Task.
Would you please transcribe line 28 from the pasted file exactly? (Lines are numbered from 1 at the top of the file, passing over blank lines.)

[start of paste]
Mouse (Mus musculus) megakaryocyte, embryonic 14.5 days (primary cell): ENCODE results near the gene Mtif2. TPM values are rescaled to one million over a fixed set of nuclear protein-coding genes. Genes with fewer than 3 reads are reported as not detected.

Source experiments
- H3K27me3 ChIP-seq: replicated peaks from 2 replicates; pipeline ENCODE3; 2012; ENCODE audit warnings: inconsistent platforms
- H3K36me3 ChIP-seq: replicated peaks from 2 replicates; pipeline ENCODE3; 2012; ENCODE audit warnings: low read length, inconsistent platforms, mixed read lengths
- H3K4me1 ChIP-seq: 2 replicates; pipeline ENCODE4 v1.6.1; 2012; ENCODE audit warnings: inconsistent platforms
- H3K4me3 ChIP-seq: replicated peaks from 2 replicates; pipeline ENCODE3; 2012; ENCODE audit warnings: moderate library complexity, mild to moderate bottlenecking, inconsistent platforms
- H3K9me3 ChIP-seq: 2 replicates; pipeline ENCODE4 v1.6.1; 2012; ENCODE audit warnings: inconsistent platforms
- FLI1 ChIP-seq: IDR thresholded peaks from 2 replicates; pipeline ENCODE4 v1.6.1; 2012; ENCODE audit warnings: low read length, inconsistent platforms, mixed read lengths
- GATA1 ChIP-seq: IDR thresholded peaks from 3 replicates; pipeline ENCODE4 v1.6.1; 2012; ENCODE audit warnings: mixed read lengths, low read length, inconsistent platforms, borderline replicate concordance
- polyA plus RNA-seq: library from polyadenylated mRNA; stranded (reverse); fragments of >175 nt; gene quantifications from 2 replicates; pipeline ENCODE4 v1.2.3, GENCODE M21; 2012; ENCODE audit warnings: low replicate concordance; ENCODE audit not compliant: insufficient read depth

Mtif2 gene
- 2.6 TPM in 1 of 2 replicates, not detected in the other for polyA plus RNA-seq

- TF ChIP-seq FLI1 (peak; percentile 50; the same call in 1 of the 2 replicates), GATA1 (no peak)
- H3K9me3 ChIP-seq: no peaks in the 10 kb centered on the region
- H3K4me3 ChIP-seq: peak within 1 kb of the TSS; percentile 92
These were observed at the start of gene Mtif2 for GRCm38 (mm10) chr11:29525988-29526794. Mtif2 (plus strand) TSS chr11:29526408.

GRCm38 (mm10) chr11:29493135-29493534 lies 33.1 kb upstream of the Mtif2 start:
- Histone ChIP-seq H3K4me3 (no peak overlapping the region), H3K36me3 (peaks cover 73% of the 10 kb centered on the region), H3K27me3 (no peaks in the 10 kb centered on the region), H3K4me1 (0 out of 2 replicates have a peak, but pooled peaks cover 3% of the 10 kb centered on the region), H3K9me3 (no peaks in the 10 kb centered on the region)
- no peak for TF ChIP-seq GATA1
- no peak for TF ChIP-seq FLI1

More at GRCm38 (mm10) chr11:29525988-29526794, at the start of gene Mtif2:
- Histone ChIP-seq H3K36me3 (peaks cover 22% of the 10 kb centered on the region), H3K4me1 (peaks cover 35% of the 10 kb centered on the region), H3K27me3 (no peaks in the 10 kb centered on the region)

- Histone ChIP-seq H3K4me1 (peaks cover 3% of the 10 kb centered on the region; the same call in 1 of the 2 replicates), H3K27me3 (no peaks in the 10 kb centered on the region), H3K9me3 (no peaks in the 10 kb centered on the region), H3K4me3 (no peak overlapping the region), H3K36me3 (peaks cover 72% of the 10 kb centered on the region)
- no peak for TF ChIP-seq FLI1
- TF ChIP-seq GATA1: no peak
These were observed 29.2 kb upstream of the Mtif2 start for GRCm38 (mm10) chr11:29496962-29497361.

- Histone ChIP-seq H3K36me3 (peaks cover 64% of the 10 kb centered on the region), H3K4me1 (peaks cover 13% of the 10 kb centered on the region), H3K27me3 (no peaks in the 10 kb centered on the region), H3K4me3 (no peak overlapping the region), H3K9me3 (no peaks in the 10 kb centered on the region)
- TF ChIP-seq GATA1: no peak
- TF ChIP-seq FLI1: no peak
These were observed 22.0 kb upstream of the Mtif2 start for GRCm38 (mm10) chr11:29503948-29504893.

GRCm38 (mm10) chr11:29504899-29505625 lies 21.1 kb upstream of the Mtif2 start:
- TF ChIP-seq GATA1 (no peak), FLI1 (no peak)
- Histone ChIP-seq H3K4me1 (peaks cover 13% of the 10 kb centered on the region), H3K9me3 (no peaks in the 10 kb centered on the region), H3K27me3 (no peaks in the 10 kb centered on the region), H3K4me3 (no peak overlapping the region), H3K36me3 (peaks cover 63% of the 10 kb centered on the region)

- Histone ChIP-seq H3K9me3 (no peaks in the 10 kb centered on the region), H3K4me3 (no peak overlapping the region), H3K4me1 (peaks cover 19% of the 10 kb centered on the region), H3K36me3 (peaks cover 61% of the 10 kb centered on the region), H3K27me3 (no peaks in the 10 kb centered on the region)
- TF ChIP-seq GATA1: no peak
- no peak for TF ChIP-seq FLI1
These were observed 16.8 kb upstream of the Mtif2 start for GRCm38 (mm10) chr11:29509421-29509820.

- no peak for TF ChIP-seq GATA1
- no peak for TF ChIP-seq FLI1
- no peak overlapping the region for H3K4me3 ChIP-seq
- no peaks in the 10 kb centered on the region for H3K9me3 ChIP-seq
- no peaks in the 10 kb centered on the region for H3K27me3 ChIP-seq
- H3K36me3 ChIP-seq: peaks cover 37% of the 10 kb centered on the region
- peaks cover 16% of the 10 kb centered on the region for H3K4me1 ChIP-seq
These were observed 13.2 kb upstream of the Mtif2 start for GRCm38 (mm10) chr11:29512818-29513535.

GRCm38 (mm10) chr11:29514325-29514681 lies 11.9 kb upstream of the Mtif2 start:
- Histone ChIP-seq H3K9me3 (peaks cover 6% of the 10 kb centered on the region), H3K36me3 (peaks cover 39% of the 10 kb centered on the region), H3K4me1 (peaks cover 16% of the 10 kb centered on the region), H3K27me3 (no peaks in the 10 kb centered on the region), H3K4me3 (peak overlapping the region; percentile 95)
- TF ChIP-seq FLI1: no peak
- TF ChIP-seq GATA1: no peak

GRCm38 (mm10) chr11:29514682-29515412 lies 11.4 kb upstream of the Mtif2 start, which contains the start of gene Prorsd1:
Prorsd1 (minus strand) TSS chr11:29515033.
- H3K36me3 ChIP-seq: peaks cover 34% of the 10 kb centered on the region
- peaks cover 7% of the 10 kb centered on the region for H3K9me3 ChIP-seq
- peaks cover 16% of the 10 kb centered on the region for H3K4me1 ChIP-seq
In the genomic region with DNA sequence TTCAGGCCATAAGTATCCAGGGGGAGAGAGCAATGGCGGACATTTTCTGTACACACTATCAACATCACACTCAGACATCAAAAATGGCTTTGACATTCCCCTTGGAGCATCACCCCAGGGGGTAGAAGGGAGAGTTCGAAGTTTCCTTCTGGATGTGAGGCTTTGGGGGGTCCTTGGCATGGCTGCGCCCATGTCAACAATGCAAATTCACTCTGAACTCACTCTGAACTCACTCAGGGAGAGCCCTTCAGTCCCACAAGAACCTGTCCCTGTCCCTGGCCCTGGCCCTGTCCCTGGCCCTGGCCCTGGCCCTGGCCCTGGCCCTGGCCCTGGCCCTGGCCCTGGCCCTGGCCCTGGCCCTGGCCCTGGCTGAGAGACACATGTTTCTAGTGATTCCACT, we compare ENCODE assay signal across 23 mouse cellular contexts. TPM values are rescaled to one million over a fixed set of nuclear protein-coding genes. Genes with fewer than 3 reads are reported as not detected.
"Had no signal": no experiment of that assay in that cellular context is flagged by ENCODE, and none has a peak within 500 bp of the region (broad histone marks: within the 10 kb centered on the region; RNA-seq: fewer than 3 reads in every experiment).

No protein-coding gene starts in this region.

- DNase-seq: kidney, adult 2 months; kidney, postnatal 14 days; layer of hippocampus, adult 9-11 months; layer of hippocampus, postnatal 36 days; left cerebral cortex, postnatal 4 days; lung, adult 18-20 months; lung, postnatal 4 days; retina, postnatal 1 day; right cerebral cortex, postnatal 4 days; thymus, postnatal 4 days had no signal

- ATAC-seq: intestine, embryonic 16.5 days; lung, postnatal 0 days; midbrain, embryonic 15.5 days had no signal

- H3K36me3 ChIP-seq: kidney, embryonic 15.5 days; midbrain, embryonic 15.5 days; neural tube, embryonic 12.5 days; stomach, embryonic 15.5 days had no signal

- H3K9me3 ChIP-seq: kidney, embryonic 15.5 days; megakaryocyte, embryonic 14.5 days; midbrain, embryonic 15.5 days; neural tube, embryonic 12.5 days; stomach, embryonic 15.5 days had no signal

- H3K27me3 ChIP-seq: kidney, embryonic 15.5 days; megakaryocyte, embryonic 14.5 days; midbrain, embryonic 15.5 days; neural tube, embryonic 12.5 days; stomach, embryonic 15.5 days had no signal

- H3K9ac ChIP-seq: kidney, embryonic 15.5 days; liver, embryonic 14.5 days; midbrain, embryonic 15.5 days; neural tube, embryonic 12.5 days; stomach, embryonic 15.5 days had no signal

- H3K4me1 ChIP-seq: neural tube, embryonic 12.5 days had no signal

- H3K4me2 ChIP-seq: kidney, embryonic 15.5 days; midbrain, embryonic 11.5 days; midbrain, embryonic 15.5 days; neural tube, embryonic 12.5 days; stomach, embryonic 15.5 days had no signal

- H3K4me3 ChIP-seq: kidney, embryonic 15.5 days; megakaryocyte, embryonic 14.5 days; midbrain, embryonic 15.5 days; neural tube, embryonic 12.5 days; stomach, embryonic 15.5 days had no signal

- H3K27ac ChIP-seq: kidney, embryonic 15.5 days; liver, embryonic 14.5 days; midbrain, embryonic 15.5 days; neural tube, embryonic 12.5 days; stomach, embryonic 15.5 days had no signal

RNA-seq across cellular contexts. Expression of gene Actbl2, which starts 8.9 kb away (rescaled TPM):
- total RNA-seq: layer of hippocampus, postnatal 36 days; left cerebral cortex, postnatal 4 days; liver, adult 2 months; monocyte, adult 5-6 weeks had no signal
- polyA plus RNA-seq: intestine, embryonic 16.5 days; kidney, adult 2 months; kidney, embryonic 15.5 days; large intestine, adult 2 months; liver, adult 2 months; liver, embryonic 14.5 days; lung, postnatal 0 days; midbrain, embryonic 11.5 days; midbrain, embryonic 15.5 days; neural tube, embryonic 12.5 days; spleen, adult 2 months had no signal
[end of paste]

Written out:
- TF ChIP-seq GATA1: no peak